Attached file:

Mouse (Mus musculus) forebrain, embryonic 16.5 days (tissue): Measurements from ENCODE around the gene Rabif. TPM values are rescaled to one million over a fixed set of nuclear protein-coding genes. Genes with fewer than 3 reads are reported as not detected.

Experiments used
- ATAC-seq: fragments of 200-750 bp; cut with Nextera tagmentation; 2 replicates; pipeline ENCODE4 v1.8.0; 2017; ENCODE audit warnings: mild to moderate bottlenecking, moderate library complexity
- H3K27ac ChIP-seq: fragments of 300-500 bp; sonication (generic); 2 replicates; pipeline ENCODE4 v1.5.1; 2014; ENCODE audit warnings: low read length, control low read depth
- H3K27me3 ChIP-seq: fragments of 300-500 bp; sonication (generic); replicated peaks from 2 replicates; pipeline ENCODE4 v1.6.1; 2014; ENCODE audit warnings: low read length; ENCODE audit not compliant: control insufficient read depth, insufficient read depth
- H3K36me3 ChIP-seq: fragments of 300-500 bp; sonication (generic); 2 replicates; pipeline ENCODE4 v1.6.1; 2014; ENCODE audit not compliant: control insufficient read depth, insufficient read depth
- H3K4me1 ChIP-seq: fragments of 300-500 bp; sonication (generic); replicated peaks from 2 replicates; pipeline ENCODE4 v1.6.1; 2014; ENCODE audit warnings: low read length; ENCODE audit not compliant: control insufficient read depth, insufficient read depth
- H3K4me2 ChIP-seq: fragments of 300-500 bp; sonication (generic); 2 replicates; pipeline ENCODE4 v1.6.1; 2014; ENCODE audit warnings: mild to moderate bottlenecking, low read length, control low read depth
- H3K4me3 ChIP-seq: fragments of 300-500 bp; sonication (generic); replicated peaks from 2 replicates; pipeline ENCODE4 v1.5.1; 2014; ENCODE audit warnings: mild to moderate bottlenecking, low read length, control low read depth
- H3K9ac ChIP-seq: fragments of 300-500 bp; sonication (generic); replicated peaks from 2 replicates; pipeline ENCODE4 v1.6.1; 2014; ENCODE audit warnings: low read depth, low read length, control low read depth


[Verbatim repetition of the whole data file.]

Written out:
Mouse (Mus musculus) forebrain, embryonic 16.5 days (tissue): Measurements from ENCODE around the gene Rabif. TPM values are rescaled to one million over a fixed set of nuclear protein-coding genes. Genes with fewer than 3 reads are reported as not detected.

Experiments used
- ATAC-seq: fragments of 200-750 bp; cut with Nextera tagmentation; 2 replicates; pipeline ENCODE4 v1.8.0; 2017; ENCODE audit warnings: mild to moderate bottlenecking, moderate library complexity
- H3K27ac ChIP-seq: fragments of 300-500 bp; sonication (generic); 2 replicates; pipeline ENCODE4 v1.5.1; 2014; ENCODE audit warnings: low read length, control low read depth
- H3K27me3 ChIP-seq: fragments of 300-500 bp; sonication (generic); replicated peaks from 2 replicates; pipeline ENCODE4 v1.6.1; 2014; ENCODE audit warnings: low read length; ENCODE audit not compliant: control insufficient read depth, insufficient read depth
- H3K36me3 ChIP-seq: fragments of 300-500 bp; sonication (generic); 2 replicates; pipeline ENCODE4 v1.6.1; 2014; ENCODE audit not compliant: control insufficient read depth, insufficient read depth
- H3K4me1 ChIP-seq: fragments of 300-500 bp; sonication (generic); replicated peaks from 2 replicates; pipeline ENCODE4 v1.6.1; 2014; ENCODE audit warnings: low read length; ENCODE audit not compliant: control insufficient read depth, insufficient read depth
- H3K4me2 ChIP-seq: fragments of 300-500 bp; sonication (generic); 2 replicates; pipeline ENCODE4 v1.6.1; 2014; ENCODE audit warnings: mild to moderate bottlenecking, low read length, control low read depth
- H3K4me3 ChIP-seq: fragments of 300-500 bp; sonication (generic); replicated peaks from 2 replicates; pipeline ENCODE4 v1.5.1; 2014; ENCODE audit warnings: mild to moderate bottlenecking, low read length, control low read depth
- H3K9ac ChIP-seq: fragments of 300-500 bp; sonication (generic); replicated peaks from 2 replicates; pipeline ENCODE4 v1.6.1; 2014; ENCODE audit warnings: low read depth, low read length, control low read depth